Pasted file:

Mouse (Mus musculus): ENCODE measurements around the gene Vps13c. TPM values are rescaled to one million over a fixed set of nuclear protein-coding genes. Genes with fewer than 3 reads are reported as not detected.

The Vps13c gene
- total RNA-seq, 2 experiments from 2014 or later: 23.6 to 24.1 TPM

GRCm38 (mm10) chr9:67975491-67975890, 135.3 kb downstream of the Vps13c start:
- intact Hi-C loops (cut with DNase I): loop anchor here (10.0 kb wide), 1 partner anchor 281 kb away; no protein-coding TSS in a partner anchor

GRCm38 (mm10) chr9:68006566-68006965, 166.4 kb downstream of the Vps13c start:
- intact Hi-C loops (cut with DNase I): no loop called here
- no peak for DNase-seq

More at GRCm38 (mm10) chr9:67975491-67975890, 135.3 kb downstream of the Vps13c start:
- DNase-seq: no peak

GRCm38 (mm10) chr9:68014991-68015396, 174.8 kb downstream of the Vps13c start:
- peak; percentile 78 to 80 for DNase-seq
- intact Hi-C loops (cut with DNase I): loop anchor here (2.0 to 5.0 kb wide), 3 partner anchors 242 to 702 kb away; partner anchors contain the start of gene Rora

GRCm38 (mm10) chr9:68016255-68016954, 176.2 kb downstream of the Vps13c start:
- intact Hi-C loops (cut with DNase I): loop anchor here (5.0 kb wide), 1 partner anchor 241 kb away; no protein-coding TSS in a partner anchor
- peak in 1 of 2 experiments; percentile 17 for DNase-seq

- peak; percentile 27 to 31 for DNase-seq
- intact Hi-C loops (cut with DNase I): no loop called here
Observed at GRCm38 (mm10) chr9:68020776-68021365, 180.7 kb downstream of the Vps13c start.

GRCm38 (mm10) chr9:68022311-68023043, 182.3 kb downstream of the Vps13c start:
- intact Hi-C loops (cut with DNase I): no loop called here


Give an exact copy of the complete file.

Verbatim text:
Mouse (Mus musculus): ENCODE measurements around the gene Vps13c. TPM values are rescaled to one million over a fixed set of nuclear protein-coding genes. Genes with fewer than 3 reads are reported as not detected.

The Vps13c gene
- total RNA-seq, 2 experiments from 2014 or later: 23.6 to 24.1 TPM

GRCm38 (mm10) chr9:67975491-67975890, 135.3 kb downstream of the Vps13c start:
- intact Hi-C loops (cut with DNase I): loop anchor here (10.0 kb wide), 1 partner anchor 281 kb away; no protein-coding TSS in a partner anchor

GRCm38 (mm10) chr9:68006566-68006965, 166.4 kb downstream of the Vps13c start:
- intact Hi-C loops (cut with DNase I): no loop called here
- no peak for DNase-seq

More at GRCm38 (mm10) chr9:67975491-67975890, 135.3 kb downstream of the Vps13c start:
- DNase-seq: no peak

GRCm38 (mm10) chr9:68014991-68015396, 174.8 kb downstream of the Vps13c start:
- peak; percentile 78 to 80 for DNase-seq
- intact Hi-C loops (cut with DNase I): loop anchor here (2.0 to 5.0 kb wide), 3 partner anchors 242 to 702 kb away; partner anchors contain the start of gene Rora

GRCm38 (mm10) chr9:68016255-68016954, 176.2 kb downstream of the Vps13c start:
- intact Hi-C loops (cut with DNase I): loop anchor here (5.0 kb wide), 1 partner anchor 241 kb away; no protein-coding TSS in a partner anchor
- peak in 1 of 2 experiments; percentile 17 for DNase-seq

- peak; percentile 27 to 31 for DNase-seq
- intact Hi-C loops (cut with DNase I): no loop called here
Observed at GRCm38 (mm10) chr9:68020776-68021365, 180.7 kb downstream of the Vps13c start.

GRCm38 (mm10) chr9:68022311-68023043, 182.3 kb downstream of the Vps13c start:
- intact Hi-C loops (cut with DNase I): no loop called here